Mukesh Aghi is president of the US-India Business Council (USIBC), an influential bilateral agency focused on developing the strategic partnership between India and the US. Dr Aghi is perfectly placed to assess how far this partnership has strengthened, what the Indian Prime Minister can hope to take back from his upcoming American tour this time and what the post-Obama landscape could look like for India-US ties. Have India-US relations progressed significantly in the Modi-Obama era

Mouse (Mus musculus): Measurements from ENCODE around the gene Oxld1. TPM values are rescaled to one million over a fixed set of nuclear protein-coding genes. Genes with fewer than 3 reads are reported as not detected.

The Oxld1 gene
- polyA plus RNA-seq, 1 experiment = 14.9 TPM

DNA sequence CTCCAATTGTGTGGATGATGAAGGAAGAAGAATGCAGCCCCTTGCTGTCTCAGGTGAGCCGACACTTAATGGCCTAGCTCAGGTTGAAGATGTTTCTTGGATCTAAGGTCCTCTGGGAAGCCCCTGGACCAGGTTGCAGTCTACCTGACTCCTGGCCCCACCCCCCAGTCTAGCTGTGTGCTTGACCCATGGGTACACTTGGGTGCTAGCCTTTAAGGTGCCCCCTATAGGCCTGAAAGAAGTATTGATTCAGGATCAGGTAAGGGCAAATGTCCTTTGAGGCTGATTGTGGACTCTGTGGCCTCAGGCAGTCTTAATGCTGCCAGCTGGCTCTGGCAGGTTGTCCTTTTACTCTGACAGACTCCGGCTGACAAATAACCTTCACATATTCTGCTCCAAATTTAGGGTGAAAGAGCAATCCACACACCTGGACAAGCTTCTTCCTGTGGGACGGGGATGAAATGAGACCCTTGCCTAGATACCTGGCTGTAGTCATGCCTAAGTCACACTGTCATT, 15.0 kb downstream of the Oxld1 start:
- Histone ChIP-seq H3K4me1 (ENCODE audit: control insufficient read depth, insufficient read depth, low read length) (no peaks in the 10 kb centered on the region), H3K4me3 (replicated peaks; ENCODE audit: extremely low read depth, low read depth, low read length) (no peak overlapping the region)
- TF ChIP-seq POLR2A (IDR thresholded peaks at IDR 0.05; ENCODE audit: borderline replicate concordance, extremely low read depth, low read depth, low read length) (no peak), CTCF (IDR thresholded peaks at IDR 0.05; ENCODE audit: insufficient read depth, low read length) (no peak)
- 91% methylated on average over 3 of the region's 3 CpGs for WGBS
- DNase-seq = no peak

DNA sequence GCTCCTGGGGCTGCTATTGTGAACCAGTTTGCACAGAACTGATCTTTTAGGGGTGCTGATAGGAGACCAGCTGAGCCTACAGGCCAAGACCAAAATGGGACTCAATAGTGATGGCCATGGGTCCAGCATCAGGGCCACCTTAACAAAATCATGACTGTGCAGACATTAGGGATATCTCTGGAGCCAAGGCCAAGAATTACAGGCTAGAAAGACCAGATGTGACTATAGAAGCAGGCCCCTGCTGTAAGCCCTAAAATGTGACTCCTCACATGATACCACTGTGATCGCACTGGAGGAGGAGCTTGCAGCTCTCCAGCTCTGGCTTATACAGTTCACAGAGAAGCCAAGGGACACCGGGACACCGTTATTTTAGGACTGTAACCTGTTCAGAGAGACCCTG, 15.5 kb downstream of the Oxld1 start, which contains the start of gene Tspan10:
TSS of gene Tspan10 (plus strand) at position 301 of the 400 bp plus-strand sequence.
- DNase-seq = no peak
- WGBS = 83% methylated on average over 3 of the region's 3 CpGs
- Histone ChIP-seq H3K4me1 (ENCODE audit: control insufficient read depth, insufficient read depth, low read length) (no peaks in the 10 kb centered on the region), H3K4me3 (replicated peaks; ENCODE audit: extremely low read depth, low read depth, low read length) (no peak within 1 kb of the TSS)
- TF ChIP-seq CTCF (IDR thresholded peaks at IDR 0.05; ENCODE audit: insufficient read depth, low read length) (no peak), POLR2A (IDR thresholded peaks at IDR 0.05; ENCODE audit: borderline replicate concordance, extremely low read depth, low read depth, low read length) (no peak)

We would have had a very different conversation about two years back. Many have suggested that the US-India bilateral relations have moved from “difficult” to a “normal” period. This turn in relationship, or rather the change in the tone and departure from the past stems from the historic and visionary joint statement signed by President Obama and Prime Minister Modi during the former's visit to New Delhi in 2015. Since then, several bilateral meetings have taken place with an emphasis on cybersecurity, climate change and defense cooperation. In fact, the US holds more official dialogues with India than with any other country. So yes, the relations are on the right trajectory and have acquired momentum. This has also been supported by a strong set of domestic reforms since Prime Minister Modi assumed office. These include accelerated infrastructure investment; greater openness to foreign direct investment; more effective administration; consolidation and recapitalisation of public sector banks; a proper bankruptcy code; delivery of public assistance by means of the system of unique identification numbers; talks on the Goods and Service Tax (GST) Bill are back on the table. What is the Indian PM likely to take back from his US visit this time As we know, Prime Minister Modi's vision for India's growth is spurred by innovation, entrepreneurship, the renewable energy industry and digitization. He believes that the United States could serve as a strong partner to help achieve these goals together. His top takeaways from this trip will likely focus on strengthening this partnership in three specific ways. One, build a relationship of increased trust and friendship; two, pivot this partnership forward by attracting further investment by offering a more transparent, predictable business environment in India; and finally, leave a message for US Congress, political leadership, and business community of his serious and impactful initiatives such as Make in India and Digital India, which - as time goes by - will translate into solid economic reform. Are agreements in fields such as defence likely to progress The defence trade between the two countries has grown from a mere $200 million in 2000 to nearly $14 billion today. India and the US are more aligned than ever before on matters of defence cooperation, homeland security, joint training and cybersecurity - so it has already progressed. The recent introduction of the US-India Defense Cooperation in the US Senate and its companion bill in the US House of Representatives elevates India as an important partner that can uphold security in Asia and around the world. The reason behind these developments is clear - Prime Minister Modi's political platform tilts toward the United States as a natural partner in the context of defense and security in a way that previous governments have not. He has made Make in India a centerpiece of his policy agenda, and building India's defense industrial base is central to this effort. India will need greater and higher investment to update its military and American defence firms are especially well-suited to this task. What is your view on India′s stand against the US on WTO treaties The US and India have been closely cooperating on trade, including on the recent passage and ratification of the WTO Trade Facilitation Agreement, which will have benefits for Indian and U.S. companies. Sure, our trade economies have their differences from time-to-time, but our ability to work through these trade disputes and not let it derail the progress we are making on a host of other issues is what demonstrates that our relationship remains stronger than ever. We look forward to working with both the US and Indian negotiators to further trade reforms including India's membership in APEC and concluding a high-standard Bilateral Investment Treaty. What are some of the sectors/deals that stand out in terms of Indian expansion in the US in recent times The US is the world's largest recipient of FDI, and India is one of the fastest-growing sources of FDI in the US, at nearly $11 billion. Indian-owned firms in the US employ around 44,000 workers, and these firms contribute more than $2 billion to US exports. There is solid interest by Indian investors in the power, steel, pharmaceutical and knowledge industries. This inflow of capital will expand the US economy across a wide variety of fields, creating jobs and bolstering economic growth in both countries. What has been your personal highlight during your USIBC presidency The biggest and most recent highlight has been the Council's heightened engagement on the legislative side with the US Congress. An immediate outcome of stronger congressional relations has been the introduction of the US-India Defense Cooperation Act in the US Senate, and its companion bill in the House of Representatives - a strong step forward in solidifying US-India defense ties and strengthening the overall bilateral relationship. Earlier this year, I recognised the need for policy advocacy to go a mile deep in addition to a mile wide. To drive this initiative, I've sharpened the focus on segmenting industry verticals to drive policy goals aggressively with the addition of three new verticals. Last September, I also had the privilege to commemorate the Council's 40th anniversary celebrations with US Vice-President Joe Biden, joined by seven cabinet-ranking ministers from both sides, including US Secretary of Commerce Pritzker, US Secretary of State Kerry, India's minister of state for commerce Nirmala Sitharaman, and minister of external affairs Sushma Swaraj.